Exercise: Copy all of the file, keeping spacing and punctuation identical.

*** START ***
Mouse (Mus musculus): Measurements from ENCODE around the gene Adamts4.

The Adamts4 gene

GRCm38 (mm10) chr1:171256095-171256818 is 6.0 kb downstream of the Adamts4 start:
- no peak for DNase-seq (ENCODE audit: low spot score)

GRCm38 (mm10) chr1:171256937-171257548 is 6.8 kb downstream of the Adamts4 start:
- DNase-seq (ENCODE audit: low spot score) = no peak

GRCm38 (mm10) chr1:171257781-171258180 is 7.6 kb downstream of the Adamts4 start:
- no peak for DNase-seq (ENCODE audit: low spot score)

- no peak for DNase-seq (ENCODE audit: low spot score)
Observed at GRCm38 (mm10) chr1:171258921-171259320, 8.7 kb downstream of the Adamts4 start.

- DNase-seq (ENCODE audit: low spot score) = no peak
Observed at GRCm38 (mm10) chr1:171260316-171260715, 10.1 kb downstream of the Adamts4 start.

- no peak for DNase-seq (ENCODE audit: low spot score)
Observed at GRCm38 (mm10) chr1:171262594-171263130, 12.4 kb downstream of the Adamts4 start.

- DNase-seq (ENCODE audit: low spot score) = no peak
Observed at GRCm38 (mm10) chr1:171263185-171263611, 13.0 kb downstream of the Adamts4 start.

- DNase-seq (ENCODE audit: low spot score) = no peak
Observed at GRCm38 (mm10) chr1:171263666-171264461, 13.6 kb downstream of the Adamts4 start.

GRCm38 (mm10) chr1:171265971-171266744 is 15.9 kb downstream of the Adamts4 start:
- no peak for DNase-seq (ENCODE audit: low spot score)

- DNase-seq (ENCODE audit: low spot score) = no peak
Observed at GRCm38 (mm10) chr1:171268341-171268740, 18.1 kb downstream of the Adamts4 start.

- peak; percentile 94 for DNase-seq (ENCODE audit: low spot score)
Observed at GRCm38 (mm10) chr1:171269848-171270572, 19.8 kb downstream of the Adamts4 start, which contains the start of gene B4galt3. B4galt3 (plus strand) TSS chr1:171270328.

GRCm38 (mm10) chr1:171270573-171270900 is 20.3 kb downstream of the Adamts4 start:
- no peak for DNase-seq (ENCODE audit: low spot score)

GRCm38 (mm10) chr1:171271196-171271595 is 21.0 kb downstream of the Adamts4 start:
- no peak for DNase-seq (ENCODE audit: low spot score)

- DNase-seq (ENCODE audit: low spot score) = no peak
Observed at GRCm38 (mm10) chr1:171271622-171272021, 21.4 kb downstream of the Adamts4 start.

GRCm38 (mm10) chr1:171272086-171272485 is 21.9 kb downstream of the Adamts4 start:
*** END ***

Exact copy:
Mouse (Mus musculus): Measurements from ENCODE around the gene Adamts4.

The Adamts4 gene

GRCm38 (mm10) chr1:171256095-171256818 is 6.0 kb downstream of the Adamts4 start:
- no peak for DNase-seq (ENCODE audit: low spot score)

GRCm38 (mm10) chr1:171256937-171257548 is 6.8 kb downstream of the Adamts4 start:
- DNase-seq (ENCODE audit: low spot score) = no peak

GRCm38 (mm10) chr1:171257781-171258180 is 7.6 kb downstream of the Adamts4 start:
- no peak for DNase-seq (ENCODE audit: low spot score)

- no peak for DNase-seq (ENCODE audit: low spot score)
Observed at GRCm38 (mm10) chr1:171258921-171259320, 8.7 kb downstream of the Adamts4 start.

- DNase-seq (ENCODE audit: low spot score) = no peak
Observed at GRCm38 (mm10) chr1:171260316-171260715, 10.1 kb downstream of the Adamts4 start.

- no peak for DNase-seq (ENCODE audit: low spot score)
Observed at GRCm38 (mm10) chr1:171262594-171263130, 12.4 kb downstream of the Adamts4 start.

- DNase-seq (ENCODE audit: low spot score) = no peak
Observed at GRCm38 (mm10) chr1:171263185-171263611, 13.0 kb downstream of the Adamts4 start.

- DNase-seq (ENCODE audit: low spot score) = no peak
Observed at GRCm38 (mm10) chr1:171263666-171264461, 13.6 kb downstream of the Adamts4 start.

GRCm38 (mm10) chr1:171265971-171266744 is 15.9 kb downstream of the Adamts4 start:
- no peak for DNase-seq (ENCODE audit: low spot score)

- DNase-seq (ENCODE audit: low spot score) = no peak
Observed at GRCm38 (mm10) chr1:171268341-171268740, 18.1 kb downstream of the Adamts4 start.

- peak; percentile 94 for DNase-seq (ENCODE audit: low spot score)
Observed at GRCm38 (mm10) chr1:171269848-171270572, 19.8 kb downstream of the Adamts4 start, which contains the start of gene B4galt3. B4galt3 (plus strand) TSS chr1:171270328.

GRCm38 (mm10) chr1:171270573-171270900 is 20.3 kb downstream of the Adamts4 start:
- no peak for DNase-seq (ENCODE audit: low spot score)

GRCm38 (mm10) chr1:171271196-171271595 is 21.0 kb downstream of the Adamts4 start:
- no peak for DNase-seq (ENCODE audit: low spot score)

- DNase-seq (ENCODE audit: low spot score) = no peak
Observed at GRCm38 (mm10) chr1:171271622-171272021, 21.4 kb downstream of the Adamts4 start.

GRCm38 (mm10) chr1:171272086-171272485 is 21.9 kb downstream of the Adamts4 start: